by John Crabtree, Center for Rural Affairs, email@example.com
November’s election caused a shift in leadership of the House and Senate Agriculture committees, just as the farm bill debate begins in earnest.
Rural voters from across the nation helped put Senator Tom Harkin (D-IA) and Representative Collin Peterson (D-MN) at the helm of American farm and rural policy. But no one in rural America believes that is sufficient to bring about the fundamental reforms necessary for the future of rural America.
Agricultural and rural policy is more regional than partisan. Senators Chuck Grassley (R-IA) and Byron Dorgan (D-ND) are leading proponents of the most pivotal issue in the farm bill debate, federal farm payment limitations. Senators Thad Cochran (R-MS) and Blanche Lincoln (D-AR) lead the opposition.
Rural polls, from across America, have shown decisive support for limiting farm program payments that mega-farms use to bid up land costs and drive smaller neighbors out. Family farmers, beginning farmers, rural communities… all suffer under a farm program that subsidizes consolidation and diverts financial resources away from investment in practical strategies that can revitalize rural America.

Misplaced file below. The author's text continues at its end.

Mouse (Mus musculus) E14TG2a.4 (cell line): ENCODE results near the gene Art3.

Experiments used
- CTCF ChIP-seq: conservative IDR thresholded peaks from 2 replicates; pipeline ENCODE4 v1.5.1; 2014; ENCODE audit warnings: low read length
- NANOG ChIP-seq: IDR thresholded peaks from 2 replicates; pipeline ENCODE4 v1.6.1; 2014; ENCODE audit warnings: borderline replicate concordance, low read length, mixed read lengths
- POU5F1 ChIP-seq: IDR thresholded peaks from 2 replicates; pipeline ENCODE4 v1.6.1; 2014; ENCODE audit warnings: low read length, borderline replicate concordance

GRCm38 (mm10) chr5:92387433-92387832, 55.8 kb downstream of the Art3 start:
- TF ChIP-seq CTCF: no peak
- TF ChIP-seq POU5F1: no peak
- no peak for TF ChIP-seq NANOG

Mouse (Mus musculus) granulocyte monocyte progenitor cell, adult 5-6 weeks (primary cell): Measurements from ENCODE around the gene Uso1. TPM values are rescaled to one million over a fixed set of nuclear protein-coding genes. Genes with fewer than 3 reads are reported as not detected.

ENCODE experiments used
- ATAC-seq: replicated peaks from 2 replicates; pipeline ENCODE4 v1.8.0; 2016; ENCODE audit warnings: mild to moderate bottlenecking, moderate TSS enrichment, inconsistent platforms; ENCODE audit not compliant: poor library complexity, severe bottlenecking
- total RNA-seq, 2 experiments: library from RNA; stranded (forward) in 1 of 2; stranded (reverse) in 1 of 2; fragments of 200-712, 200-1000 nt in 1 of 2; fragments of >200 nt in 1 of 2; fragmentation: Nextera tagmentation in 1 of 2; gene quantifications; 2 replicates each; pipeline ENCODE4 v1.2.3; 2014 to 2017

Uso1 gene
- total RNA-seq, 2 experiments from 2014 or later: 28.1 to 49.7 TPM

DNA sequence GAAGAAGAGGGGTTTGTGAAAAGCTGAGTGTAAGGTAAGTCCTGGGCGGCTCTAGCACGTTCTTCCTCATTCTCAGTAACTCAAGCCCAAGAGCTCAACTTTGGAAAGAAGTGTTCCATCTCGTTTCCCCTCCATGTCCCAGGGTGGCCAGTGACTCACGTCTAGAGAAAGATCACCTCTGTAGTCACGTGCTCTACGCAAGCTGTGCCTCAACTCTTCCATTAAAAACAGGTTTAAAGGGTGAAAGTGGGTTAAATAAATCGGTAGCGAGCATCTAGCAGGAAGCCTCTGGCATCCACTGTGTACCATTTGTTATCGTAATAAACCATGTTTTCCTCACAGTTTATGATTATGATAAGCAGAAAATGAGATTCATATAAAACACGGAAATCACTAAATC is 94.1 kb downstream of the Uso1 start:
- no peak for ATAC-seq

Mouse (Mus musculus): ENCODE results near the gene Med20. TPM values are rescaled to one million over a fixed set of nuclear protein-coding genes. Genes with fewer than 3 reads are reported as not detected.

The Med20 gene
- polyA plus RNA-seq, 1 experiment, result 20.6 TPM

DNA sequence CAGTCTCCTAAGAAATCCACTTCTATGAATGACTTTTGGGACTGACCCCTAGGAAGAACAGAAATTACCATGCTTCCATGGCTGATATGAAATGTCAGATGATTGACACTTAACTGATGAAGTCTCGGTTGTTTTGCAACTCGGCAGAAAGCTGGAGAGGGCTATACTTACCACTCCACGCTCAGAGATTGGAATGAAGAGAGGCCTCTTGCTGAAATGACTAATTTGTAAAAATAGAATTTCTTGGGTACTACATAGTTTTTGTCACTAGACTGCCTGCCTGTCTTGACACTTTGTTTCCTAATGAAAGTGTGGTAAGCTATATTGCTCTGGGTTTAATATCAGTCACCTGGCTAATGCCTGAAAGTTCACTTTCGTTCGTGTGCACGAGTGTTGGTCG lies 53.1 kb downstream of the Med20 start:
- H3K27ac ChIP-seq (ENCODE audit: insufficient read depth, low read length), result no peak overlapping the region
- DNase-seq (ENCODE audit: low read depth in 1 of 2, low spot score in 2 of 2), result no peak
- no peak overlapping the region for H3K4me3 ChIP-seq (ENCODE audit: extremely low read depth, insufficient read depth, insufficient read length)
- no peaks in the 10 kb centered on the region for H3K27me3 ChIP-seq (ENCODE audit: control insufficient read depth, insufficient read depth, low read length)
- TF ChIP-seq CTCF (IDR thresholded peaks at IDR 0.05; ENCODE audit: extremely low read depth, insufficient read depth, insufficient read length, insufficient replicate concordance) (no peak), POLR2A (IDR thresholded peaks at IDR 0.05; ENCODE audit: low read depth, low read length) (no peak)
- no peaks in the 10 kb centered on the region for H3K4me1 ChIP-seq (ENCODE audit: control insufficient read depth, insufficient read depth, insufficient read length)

Congress can develop a farm bill that works for everyone. Payment limitations could affect cotton and rice farms at fewer acres than other commodities. Calibrating payment limitations to make them regionally equitable should be pursued.
Congressional supporters of reform must show resolve, however, and refuse to support any farm bill that destroys family farming and undermines rural communities. Rural people must stand up and speak out to ensure that Congress does not forget about rural America.
Agree? Disagree? Post a comment here or contact John Crabtree, firstname.lastname@example.org
Center for Rural Affairs
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